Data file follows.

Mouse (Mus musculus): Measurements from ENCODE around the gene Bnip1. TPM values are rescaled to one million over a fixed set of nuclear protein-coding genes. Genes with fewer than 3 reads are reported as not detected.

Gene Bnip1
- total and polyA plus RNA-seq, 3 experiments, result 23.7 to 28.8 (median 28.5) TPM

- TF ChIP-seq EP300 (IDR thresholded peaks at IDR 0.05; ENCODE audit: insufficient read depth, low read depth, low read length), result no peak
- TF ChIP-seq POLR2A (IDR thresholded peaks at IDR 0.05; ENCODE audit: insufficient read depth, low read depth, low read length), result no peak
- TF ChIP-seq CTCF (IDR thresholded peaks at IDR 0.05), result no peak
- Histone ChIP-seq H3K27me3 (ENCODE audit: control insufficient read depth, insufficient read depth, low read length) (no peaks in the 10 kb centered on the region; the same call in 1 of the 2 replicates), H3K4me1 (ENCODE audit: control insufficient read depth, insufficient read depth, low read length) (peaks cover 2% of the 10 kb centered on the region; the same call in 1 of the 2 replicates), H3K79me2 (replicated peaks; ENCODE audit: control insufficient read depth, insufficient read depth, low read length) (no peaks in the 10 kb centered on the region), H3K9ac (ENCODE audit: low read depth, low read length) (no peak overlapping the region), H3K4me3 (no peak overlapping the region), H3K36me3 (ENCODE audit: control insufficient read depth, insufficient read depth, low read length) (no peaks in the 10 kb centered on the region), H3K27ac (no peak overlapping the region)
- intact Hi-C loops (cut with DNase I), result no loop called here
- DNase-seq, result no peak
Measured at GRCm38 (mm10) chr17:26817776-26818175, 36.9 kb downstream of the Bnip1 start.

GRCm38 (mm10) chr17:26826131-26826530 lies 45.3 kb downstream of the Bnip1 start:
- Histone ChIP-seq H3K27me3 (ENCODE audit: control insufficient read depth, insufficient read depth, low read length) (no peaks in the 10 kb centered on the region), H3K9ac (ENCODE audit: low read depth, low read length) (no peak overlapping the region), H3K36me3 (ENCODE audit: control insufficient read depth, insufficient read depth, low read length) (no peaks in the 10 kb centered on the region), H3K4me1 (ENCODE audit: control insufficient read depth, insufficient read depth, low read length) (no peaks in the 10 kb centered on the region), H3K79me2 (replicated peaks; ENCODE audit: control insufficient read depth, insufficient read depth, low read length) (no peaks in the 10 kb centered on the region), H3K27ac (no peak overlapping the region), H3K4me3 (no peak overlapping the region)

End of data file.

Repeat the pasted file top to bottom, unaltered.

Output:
Mouse (Mus musculus): Measurements from ENCODE around the gene Bnip1. TPM values are rescaled to one million over a fixed set of nuclear protein-coding genes. Genes with fewer than 3 reads are reported as not detected.

Gene Bnip1
- total and polyA plus RNA-seq, 3 experiments, result 23.7 to 28.8 (median 28.5) TPM

- TF ChIP-seq EP300 (IDR thresholded peaks at IDR 0.05; ENCODE audit: insufficient read depth, low read depth, low read length), result no peak
- TF ChIP-seq POLR2A (IDR thresholded peaks at IDR 0.05; ENCODE audit: insufficient read depth, low read depth, low read length), result no peak
- TF ChIP-seq CTCF (IDR thresholded peaks at IDR 0.05), result no peak
- Histone ChIP-seq H3K27me3 (ENCODE audit: control insufficient read depth, insufficient read depth, low read length) (no peaks in the 10 kb centered on the region; the same call in 1 of the 2 replicates), H3K4me1 (ENCODE audit: control insufficient read depth, insufficient read depth, low read length) (peaks cover 2% of the 10 kb centered on the region; the same call in 1 of the 2 replicates), H3K79me2 (replicated peaks; ENCODE audit: control insufficient read depth, insufficient read depth, low read length) (no peaks in the 10 kb centered on the region), H3K9ac (ENCODE audit: low read depth, low read length) (no peak overlapping the region), H3K4me3 (no peak overlapping the region), H3K36me3 (ENCODE audit: control insufficient read depth, insufficient read depth, low read length) (no peaks in the 10 kb centered on the region), H3K27ac (no peak overlapping the region)
- intact Hi-C loops (cut with DNase I), result no loop called here
- DNase-seq, result no peak
Measured at GRCm38 (mm10) chr17:26817776-26818175, 36.9 kb downstream of the Bnip1 start.

GRCm38 (mm10) chr17:26826131-26826530 lies 45.3 kb downstream of the Bnip1 start:
- Histone ChIP-seq H3K27me3 (ENCODE audit: control insufficient read depth, insufficient read depth, low read length) (no peaks in the 10 kb centered on the region), H3K9ac (ENCODE audit: low read depth, low read length) (no peak overlapping the region), H3K36me3 (ENCODE audit: control insufficient read depth, insufficient read depth, low read length) (no peaks in the 10 kb centered on the region), H3K4me1 (ENCODE audit: control insufficient read depth, insufficient read depth, low read length) (no peaks in the 10 kb centered on the region), H3K79me2 (replicated peaks; ENCODE audit: control insufficient read depth, insufficient read depth, low read length) (no peaks in the 10 kb centered on the region), H3K27ac (no peak overlapping the region), H3K4me3 (no peak overlapping the region)